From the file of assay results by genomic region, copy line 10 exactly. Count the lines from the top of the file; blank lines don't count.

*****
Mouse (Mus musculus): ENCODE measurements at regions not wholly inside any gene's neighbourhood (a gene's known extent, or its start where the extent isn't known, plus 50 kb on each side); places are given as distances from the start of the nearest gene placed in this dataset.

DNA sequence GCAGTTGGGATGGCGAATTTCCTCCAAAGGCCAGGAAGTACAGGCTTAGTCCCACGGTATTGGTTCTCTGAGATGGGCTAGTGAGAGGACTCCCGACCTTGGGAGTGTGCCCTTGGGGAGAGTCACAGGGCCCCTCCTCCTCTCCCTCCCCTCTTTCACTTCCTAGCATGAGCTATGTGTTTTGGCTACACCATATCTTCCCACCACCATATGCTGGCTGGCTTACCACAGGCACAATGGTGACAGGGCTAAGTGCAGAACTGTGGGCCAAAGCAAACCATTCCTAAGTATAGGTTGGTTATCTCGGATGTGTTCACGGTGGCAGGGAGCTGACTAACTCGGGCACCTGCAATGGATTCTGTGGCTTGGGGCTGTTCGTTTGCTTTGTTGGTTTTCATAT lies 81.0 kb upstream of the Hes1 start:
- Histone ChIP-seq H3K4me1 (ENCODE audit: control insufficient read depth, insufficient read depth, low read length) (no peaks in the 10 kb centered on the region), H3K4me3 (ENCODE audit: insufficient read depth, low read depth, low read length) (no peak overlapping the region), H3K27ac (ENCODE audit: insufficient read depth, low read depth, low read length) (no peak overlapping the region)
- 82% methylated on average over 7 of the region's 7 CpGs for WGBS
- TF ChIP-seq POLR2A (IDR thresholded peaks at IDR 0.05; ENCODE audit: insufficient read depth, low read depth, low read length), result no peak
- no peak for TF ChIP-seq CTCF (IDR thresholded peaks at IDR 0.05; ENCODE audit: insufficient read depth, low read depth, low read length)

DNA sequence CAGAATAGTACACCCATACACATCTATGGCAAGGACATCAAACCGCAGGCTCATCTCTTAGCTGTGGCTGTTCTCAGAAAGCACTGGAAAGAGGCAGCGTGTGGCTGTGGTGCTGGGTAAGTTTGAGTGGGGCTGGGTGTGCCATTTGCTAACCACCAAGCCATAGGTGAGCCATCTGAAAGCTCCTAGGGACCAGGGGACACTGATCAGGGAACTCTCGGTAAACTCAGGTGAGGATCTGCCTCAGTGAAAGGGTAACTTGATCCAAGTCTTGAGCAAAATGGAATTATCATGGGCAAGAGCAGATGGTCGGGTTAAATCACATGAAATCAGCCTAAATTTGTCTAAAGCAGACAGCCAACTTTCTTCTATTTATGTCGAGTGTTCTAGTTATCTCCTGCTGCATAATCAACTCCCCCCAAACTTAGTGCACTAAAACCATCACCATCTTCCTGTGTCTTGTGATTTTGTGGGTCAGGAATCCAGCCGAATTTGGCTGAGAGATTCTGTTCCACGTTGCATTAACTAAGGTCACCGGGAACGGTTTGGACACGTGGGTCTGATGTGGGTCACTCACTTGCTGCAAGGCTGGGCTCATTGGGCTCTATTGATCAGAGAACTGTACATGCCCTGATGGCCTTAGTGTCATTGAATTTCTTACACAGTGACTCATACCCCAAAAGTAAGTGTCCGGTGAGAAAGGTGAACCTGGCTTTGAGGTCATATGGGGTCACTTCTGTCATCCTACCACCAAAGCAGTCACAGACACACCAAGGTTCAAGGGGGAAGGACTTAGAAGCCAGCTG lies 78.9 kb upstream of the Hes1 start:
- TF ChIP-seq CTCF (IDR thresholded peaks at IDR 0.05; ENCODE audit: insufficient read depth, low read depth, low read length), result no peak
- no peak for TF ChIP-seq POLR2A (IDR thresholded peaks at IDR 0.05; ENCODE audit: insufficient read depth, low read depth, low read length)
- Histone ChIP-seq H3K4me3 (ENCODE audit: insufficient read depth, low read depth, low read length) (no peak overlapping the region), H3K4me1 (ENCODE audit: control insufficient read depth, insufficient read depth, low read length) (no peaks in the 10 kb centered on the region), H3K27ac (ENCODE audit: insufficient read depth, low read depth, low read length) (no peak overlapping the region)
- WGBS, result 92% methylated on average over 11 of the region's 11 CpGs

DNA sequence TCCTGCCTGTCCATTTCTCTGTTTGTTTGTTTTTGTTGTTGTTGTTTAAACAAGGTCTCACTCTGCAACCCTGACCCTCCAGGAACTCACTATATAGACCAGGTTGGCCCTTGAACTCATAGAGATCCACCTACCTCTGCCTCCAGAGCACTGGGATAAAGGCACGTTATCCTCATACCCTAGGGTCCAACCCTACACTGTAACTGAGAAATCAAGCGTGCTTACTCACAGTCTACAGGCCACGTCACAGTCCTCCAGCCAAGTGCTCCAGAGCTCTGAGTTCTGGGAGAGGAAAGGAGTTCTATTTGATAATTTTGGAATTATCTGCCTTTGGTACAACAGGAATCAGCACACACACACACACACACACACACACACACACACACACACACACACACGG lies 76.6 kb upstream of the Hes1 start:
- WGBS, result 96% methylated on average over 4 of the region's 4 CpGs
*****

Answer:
- Histone ChIP-seq H3K4me3 (ENCODE audit: insufficient read depth, low read depth, low read length) (no peak overlapping the region), H3K4me1 (ENCODE audit: control insufficient read depth, insufficient read depth, low read length) (no peaks in the 10 kb centered on the region), H3K27ac (ENCODE audit: insufficient read depth, low read depth, low read length) (no peak overlapping the region)